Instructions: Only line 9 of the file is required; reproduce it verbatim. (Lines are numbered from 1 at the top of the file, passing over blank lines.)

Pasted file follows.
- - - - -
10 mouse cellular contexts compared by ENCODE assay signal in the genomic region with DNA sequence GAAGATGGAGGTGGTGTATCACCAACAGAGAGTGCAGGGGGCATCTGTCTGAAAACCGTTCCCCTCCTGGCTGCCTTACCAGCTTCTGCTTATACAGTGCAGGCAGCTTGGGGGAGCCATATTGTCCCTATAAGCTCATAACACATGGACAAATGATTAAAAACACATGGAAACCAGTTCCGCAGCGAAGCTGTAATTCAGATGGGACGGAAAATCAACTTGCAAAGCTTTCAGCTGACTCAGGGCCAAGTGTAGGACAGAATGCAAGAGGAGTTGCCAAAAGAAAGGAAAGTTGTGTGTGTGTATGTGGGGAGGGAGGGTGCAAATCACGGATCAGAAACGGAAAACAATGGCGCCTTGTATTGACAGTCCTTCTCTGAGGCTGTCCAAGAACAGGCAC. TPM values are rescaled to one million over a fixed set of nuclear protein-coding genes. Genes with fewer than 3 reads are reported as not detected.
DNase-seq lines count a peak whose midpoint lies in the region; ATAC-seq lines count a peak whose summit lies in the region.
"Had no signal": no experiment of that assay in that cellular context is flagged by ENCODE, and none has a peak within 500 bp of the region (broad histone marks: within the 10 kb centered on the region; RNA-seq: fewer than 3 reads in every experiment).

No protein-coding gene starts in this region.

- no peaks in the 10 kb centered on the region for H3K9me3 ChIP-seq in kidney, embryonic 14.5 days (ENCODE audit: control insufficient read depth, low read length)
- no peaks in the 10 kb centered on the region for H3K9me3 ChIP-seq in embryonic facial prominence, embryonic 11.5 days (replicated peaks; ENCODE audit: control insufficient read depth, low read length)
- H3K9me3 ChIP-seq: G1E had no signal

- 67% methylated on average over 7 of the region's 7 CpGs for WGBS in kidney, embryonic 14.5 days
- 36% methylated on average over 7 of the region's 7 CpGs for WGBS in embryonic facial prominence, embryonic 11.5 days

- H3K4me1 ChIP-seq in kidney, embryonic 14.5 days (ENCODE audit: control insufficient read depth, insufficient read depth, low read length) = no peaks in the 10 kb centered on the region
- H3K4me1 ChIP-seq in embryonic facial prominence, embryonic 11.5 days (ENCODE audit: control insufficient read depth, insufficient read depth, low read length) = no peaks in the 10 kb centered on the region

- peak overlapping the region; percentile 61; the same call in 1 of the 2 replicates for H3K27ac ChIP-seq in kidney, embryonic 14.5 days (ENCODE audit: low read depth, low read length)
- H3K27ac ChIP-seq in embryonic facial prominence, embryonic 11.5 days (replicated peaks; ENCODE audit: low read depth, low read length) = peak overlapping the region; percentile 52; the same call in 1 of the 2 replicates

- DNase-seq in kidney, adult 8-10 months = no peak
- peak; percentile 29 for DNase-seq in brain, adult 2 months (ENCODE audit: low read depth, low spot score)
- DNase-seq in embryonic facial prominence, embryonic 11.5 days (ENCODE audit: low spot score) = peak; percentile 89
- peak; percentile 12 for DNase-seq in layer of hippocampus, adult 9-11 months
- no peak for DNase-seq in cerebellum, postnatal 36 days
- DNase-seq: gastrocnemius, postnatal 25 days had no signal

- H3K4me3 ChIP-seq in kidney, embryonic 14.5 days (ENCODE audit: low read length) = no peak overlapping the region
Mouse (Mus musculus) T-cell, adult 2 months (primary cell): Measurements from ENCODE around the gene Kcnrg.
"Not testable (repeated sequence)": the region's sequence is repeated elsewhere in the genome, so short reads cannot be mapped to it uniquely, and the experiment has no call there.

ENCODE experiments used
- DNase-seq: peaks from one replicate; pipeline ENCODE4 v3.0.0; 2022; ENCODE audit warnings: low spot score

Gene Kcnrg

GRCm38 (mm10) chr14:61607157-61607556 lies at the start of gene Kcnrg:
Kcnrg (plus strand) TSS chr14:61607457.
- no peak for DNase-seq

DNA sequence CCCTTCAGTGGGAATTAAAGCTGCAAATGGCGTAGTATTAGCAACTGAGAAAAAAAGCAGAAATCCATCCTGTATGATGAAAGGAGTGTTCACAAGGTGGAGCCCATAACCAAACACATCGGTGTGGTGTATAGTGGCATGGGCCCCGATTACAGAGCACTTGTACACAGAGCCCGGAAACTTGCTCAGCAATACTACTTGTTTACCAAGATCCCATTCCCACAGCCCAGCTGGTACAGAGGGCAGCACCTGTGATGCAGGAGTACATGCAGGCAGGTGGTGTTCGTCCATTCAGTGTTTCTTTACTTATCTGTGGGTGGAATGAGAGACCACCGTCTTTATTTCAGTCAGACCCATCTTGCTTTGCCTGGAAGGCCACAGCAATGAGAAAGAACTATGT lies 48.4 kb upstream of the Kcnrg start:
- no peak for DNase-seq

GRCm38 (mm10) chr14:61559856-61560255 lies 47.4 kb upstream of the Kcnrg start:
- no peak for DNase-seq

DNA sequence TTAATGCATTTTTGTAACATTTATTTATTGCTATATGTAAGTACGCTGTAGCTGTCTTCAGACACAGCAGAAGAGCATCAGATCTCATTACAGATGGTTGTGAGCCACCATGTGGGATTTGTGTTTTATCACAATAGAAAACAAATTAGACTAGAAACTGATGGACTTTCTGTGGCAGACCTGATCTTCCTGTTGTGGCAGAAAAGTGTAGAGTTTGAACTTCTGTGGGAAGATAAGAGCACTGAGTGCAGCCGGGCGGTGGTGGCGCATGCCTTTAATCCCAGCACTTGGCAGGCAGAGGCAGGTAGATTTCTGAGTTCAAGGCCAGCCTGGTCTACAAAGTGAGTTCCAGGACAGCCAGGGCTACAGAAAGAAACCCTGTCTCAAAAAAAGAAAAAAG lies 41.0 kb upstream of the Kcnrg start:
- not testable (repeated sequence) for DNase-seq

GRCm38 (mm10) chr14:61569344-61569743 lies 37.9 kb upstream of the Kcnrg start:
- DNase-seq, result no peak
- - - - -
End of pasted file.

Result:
- 36% methylated on average over 7 of the region's 7 CpGs for WGBS in embryonic facial prominence, embryonic 11.5 days